Feature

Supporting Egypt’s Most Vulnerable Women Through Legal Aid

Supporting Egypt’s Most Vulnerable Women Through Legal Aid

Photo: Freeimages.com/Cathy Kaplan
Photo: Freeimages.com/Cathy Kaplan

By Aya Nader, BECAUSE

Eighteen year old Egyptian Fatma* got married to a Jordanian rich man in the hope of a better life. On going back to his country, she was shocked by the reality that faced her. She found that she was one of the newlyweds who are used for begging, prostitution, or dancing in nightclubs rather than entering the more conventional married lifestyle she had expected. As much as Fatma was scared of working in those fields, she was afraid to tell her family. The husband treated her as a prostitute, and his family beat her.

The 2014 case is not uncommon. With economic hardship and poor living conditions in Egypt, some families make arrangements to marry their daughters off to wealthy men from other Arab countries, unaware of what happens across the borders. This type of trafficking is one of the main issues addressed by the Center for Egyptian Women’s Legal Assistance (CEWLA).

Established in 1995 to work on legal awareness and assistance, CEWLA has spent more than twenty years intervening for women’s legal rights.

“Poor people do not have access to justice, along with lack of awareness,” said Azza Soliman, co-founder and head of CEWLA. “When we would ask if people knew what the “dostour” [constitution] is, they would think we are referring to Fathy Soroor, [a former head of parliament].”

CEWLA works on spreading legal awareness, through introducing citizens to the constitution as well as international conventions. The organization uses presentations, workshops, movies and other means to decode human rights and women’s rights for citizens at the grassroots. As the Egyptian saying goes, “Law does not protect the ignorant”, but Soliman states that nobody has worked on eradicating this ignorance. She adds that people need to learn their rights, use them, and change policies.

CEWLA also works on changing laws, revealing flaws in both the laws and their application within the judiciary system, and bringing discrimination under the spotlight. One of the laws CEWLA succeeded in changing is the childrens’ law, including court recognition of DNA proof.

In 1997, CEWLA did the first research about honor crimes in Egypt. One of the findings was that article seventeen of the criminal law is an obstacle, stipulating that the judge has the power to reduce punishments. For example people instead of getting twenty-five years in prison for preemptive murder, they would get a year with suspended sentence on the pretext that the victim “…’strayed from norms and traditions,'” Soliman explained. “This highlights the question of what is the role of the judiciary in eliminating obsolete traditions in Egypt,” she stated.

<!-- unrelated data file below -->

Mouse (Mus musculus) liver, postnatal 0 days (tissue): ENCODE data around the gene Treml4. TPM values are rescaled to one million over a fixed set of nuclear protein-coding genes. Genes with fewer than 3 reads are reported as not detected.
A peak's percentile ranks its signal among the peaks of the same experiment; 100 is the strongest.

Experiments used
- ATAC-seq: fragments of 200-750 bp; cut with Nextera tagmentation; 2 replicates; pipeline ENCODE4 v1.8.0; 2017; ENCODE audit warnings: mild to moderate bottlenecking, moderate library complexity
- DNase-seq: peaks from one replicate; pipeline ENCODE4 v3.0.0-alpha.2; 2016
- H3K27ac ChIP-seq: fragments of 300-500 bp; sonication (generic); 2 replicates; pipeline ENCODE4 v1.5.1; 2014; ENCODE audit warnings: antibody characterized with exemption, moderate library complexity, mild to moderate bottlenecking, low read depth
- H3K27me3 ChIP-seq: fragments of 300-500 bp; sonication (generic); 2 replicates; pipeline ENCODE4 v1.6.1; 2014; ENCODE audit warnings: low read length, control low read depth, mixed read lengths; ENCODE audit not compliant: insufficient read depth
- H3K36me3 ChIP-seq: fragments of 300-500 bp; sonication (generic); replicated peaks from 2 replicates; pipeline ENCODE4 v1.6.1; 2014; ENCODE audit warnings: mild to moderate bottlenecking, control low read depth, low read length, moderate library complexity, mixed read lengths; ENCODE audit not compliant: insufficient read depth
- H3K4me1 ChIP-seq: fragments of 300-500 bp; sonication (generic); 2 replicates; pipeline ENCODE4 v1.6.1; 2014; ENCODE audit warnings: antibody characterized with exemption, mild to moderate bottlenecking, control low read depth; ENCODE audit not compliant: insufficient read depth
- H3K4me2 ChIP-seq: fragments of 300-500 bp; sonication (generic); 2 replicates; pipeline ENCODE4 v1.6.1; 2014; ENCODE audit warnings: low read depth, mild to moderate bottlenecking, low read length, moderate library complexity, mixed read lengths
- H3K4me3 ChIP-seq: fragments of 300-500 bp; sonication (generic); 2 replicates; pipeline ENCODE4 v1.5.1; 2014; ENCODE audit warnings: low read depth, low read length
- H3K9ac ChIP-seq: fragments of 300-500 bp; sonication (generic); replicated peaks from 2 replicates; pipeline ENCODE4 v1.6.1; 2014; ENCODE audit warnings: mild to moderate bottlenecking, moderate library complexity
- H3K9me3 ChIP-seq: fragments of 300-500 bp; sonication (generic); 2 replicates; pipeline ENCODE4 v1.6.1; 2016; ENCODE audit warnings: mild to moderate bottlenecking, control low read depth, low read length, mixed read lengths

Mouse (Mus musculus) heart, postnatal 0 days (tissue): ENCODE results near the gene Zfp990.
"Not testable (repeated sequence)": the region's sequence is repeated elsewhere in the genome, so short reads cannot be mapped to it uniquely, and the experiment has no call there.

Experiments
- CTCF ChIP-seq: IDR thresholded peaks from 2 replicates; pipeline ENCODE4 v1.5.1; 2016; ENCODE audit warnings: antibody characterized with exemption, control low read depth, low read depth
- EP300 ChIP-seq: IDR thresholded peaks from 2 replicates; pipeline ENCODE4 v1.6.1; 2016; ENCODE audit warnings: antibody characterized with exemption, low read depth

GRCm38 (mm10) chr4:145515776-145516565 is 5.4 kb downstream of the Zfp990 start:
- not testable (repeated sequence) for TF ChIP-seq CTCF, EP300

The Egyptian judiciary system does not take psychological harm into consideration. It is ignorant of how to deal with it and understand its implications. A woman would go to file a complaint against her husband for beating her, the officer would tell her “‘You probably are driving him nuts,'” narrated Soliman.

“People who are supposed to help a woman become a whip to her back,” she added.

Meanwhile, the predominant culture finds that women regarding it as shameful to expose these troubles in front of a judge and complain that, for example, their husbands are committing adultery. One of the psychological consequences is women refusing sexual relations. Such a refusal also sometimes occurs after a bad first sexual experience, whether intentional, when men want to use their so-called ‘rights as husbands’, or not. Also, belittling wives, or viewing women as a mere ‘baby machine,’ have dire implications.
Yet instead of analyzing and addressing the root problem, blame is placed on women.

“Some women reach the stage of such a lack of self confidence that they cannot simply walk on the streets,” CEWLA’s head underscored.

Fatma had better luck than other women. On leaving and going back to her family, Fatma’s husband came to Egypt and threatened them. At that point, CEWLA intervened and protected the girl and her family. They divorced the girl, sheltered her and rehabilitated her.

The eighteen year-old later got married and now has a child, after never imagining she could have a sex life after what happened to her.

With offices in seven governorates, such as Qena and Tanta, CEWLA aims at helping as many communities as possible; to make sure the lives of women like Fatma take a turn for the better.

*Name has been changed to protect her privacy.

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